CINCINNATI -- The Reds and general manager Dick Williams put a lot of time and attention in efforts to recruit Japanese superstar Shohei Ohtani. But it appears that they are not one of the finalists to sign the two-way player.The Reds have not commented on the multiple reports that Ohtani
CINCINNATI -- The Reds and general manager Dick Williams put a lot of time and attention in efforts to recruit Japanese superstar Shohei Ohtani. But it appears that they are not one of the finalists to sign the two-way player.
The Reds have not commented on the multiple reports that Ohtani has narrowed his list of choices of to seven teams -- the Mariners, Giants, Dodgers, Padres, Angels, Rangers and Cubs.
Although Ohtani appeared to be interested in some of Major League Baseball's smaller-market clubs, his list clearly indicates a strong desire to be on the West Coast.
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On Friday, the Hokkaido Nippon-Ham Fighters officially posted Ohtani, which gives him until Dec. 22 to sign with a Major League team. Because he is under 25, Ohtani is subject to the international bonus pool signing restrictions. Once he selects a team, the club must pay the Ham Fighters a $20 million posting fee.
Cincinnati already exceeded its international signing pool limits last year, which meant it could only offer Ohtani $300,000 for a bonus. But with an understanding that Ohtani wasn't necessarily chasing the top dollar and was interested in issues like training facilities, medical staffs, Minor League organizations and the city itself, Williams hoped that the Reds could emerge from long shot to serious contender.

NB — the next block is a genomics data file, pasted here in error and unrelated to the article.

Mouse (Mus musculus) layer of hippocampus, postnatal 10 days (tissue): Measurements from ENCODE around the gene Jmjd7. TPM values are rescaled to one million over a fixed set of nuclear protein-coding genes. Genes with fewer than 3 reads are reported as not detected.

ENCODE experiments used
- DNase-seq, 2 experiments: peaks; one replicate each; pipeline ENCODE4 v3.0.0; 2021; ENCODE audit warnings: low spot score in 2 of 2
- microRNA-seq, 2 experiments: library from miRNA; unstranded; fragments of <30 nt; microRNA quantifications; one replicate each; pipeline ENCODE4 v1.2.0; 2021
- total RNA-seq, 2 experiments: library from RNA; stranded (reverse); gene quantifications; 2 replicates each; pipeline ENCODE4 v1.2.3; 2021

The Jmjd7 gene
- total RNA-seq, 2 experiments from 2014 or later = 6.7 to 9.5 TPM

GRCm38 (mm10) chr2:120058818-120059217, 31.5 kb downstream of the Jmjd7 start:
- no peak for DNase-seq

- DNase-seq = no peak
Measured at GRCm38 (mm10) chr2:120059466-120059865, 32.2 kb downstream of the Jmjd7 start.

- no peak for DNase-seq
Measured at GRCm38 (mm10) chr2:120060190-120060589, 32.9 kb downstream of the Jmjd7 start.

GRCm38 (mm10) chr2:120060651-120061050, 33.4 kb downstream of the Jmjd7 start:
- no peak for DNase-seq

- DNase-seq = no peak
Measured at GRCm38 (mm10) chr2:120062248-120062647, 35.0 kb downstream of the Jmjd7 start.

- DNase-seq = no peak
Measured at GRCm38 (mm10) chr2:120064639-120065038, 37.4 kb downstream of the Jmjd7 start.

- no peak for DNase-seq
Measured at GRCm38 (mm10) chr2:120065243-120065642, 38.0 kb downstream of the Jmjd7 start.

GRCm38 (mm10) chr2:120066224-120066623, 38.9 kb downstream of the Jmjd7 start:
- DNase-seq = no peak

"We've put a lot of thought and effort into this project," Williams said on Friday.
Ohtani was coveted by virtually all 30 MLB clubs because he is the rare elite two-way player. As a right-handed pitcher, he can throw in the upper 90s, but he is also a left-handed power hitter who can be in the lineup on days he doesn't pitch.
Williams traveled to Sapporo, Japan, in October to signal Cincinnati's interest. He would not describe the types of recruiting material the club provided to Ohtani's representatives during the process.
Besides the signing bonus and geography working against the Reds, Cincinnati lacks a large Japanese population. The Reds are also the only Major League club to have never signed a Japanese player.
Cincinnati manager Bryan Price had given considerable thought to how Ohtani would fit on the roster and how he would use him both as a starting pitcher and a hitter.
"We're not going into this putting our toe in the deep end or testing the waters on this, we are making a full attempt to be a player in this negotiation, so we've had to," Price said on Saturday during Redsfest. "The one thing we don't want to do is make false promises. We won't do that. We're not going to say, 'We're going to do this,' and then pull the rug out from underneath him. We have no interest in doing that."
Mark Sheldon has covered the Reds for MLB.com since 2006, and previously covered the Twins from 2001-05. Follow him on Twitter @m_sheldon and Facebook and listen to his podcast.